The Saints: Ordinary People, Extraordinary Lives


You’ve likely heard the term “saints” in religious talks or readings, but what does it really mean to be a saint? Is sainthood reserved for a select few who have done extraordinary things? As a Catholic scholar, I invite you to explore the concept of saints as ordinary people with extraordinary lives, deeply rooted in the teachings of the Catholic Church. Let’s delve into the Scriptures and the Catechism of the Catholic Church to get a clearer understanding.

Who Are the Saints?

First things first: who qualifies as a saint? According to the Catechism of the Catholic Church, a saint is “a holy person” who lives in union with God and possesses His grace (CCC 823). In short, saints are folks who loved God a lot and lived lives of extraordinary holiness. They aren’t magical or superhuman; they’re people like you and me.

Why Should We Care About the Saints?

The saints serve as models of how to live a Christian life, drawing us closer to God. The Letter to the Hebrews in the Bible tells us we are surrounded by “a great cloud of witnesses” (Hebrews 12:1). These witnesses, or saints, encourage us to “run with perseverance the race that is set before us” in our own journey of faith. The saints show us what it looks like to follow Christ and live the Gospel in different circumstances and times.

The Universal Call to Holiness

The Church teaches that every person is called to be holy, or saintly. This is not a suggestion, but a fundamental part of Catholic teaching. According to the Second Vatican Council’s Dogmatic Constitution on the Church (Lumen Gentium), “all the faithful of Christ of whatever rank or status, are called to the fullness of the Christian life and to the perfection of charity” (LG 40). This echoes what Jesus himself said in the Gospel of Matthew: “Be perfect, therefore, as your heavenly Father is perfect” (Matthew 5:48).

How Does One Become a Saint?

Becoming a saint isn’t about performing miracles or doing large-scale, heroic deeds, though those can be signs of holiness. It’s more about saying “yes” to God every day in both big and small ways. As the Catechism says, “All Christians in any state or walk of life are called to the fullness of Christian life and to the perfection of charity” (CCC 2013).

Types of Saints

Canonized Saints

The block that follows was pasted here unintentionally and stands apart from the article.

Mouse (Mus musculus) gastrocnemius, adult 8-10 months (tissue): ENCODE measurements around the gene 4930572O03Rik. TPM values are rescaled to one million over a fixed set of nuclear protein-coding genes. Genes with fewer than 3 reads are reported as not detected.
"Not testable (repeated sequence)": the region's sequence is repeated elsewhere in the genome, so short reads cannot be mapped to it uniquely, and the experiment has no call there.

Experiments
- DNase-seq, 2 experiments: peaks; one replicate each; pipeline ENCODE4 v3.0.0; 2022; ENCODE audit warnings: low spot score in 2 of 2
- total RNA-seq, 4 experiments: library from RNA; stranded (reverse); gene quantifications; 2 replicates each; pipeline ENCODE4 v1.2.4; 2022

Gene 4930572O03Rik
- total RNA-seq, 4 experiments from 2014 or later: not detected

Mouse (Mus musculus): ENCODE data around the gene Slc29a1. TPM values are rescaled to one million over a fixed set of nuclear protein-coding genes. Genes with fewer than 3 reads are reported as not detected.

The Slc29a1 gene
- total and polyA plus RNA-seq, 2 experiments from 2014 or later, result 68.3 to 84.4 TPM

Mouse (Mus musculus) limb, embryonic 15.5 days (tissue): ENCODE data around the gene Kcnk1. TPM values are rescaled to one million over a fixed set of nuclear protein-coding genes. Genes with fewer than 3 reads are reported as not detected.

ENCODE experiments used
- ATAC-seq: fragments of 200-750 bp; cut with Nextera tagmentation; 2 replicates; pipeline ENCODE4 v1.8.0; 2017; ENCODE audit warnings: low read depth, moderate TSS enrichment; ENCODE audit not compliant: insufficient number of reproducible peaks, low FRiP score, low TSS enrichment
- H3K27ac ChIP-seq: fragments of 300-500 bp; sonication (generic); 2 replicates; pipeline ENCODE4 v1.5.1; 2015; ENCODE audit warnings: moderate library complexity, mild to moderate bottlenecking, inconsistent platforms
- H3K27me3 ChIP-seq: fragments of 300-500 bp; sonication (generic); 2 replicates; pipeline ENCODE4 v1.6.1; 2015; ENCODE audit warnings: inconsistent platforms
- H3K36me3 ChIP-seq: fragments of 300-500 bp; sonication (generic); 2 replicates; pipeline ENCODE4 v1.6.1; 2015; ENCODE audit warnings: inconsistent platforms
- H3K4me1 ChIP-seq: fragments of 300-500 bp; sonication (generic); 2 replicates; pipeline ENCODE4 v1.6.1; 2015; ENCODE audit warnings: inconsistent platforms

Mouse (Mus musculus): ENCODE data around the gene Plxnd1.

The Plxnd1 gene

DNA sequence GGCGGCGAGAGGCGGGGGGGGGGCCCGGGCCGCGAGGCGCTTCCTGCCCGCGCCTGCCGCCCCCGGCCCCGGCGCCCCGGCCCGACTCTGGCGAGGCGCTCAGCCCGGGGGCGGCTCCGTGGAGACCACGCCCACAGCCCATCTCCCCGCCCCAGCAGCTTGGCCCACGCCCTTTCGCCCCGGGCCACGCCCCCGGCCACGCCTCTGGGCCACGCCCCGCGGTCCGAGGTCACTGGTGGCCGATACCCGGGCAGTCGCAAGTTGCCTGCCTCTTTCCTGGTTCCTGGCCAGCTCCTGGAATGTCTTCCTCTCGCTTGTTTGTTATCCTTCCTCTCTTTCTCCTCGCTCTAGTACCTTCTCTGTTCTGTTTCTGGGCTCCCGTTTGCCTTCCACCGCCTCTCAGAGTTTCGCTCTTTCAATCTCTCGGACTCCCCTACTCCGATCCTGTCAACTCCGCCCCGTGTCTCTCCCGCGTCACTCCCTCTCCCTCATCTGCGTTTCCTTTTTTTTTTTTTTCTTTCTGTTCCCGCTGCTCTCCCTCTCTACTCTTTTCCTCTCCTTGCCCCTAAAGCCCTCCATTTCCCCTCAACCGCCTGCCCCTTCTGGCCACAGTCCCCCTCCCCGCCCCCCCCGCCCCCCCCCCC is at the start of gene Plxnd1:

Canonized saints have been formally recognized by the Church for their extraordinary holiness. The Church undergoes a rigorous process of investigation to make sure their life, miracles, and writings align with Church teachings.

Ordinary Saints

Not all saints are canonized. The Church teaches that there are many more souls in Heaven who lived saintly lives but are not formally recognized. These are the everyday people who have answered God’s call to holiness in their ordinary lives.

Communion of Saints

The concept of the “communion of saints” refers to the spiritual bond between the faithful on Earth, the souls in Purgatory, and the saints in Heaven. This unity is rooted in our shared belief in Christ. “We believe in the communion of all the faithful of Christ, those who are pilgrims on earth, the dead who are being purified, and the blessed in heaven, all together forming one Church” (CCC 962).

Saints and Intercession

The Church teaches that saints can pray for us, serving as intercessors. As the Catechism says, “Being more closely united to Christ, those who dwell in heaven fix the whole Church more firmly in holiness. . . . They do not cease to intercede with the Father for us” (CCC 956).

The Role of the Saints in Modern Life

In our fast-paced world, it’s easy to forget the relevance of saints. However, they provide timeless examples of how to navigate the complexities of life with faith. They also offer us hope; if ordinary people can live extraordinary lives of holiness, so can we.


To sum up, the saints aren’t mythical beings but real people who lived out the Gospel. The Catholic Church invites all of us to strive for this level of holiness, as it is the universal call given to every Christian. By looking to the saints as models and intercessors, we gain powerful allies in our own journey toward God. And remember, you don’t have to be extraordinary to be a saint; you just need to allow God to do extraordinary things through you.

So next time you hear about a saint, remember that they were once ordinary people like us, answering an extraordinary call. Let them inspire you to live out your own call to holiness, one small step at a time.

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Note: While content aims to align with Catholic teachings, any inconsistencies or errors are unintended. For precise understanding, always refer to authoritative sources like the Catechism of the Catholic Church. Always double-check any quotes for word-for-word accuracy with the Bible or the Catechism of the Catholic Church.

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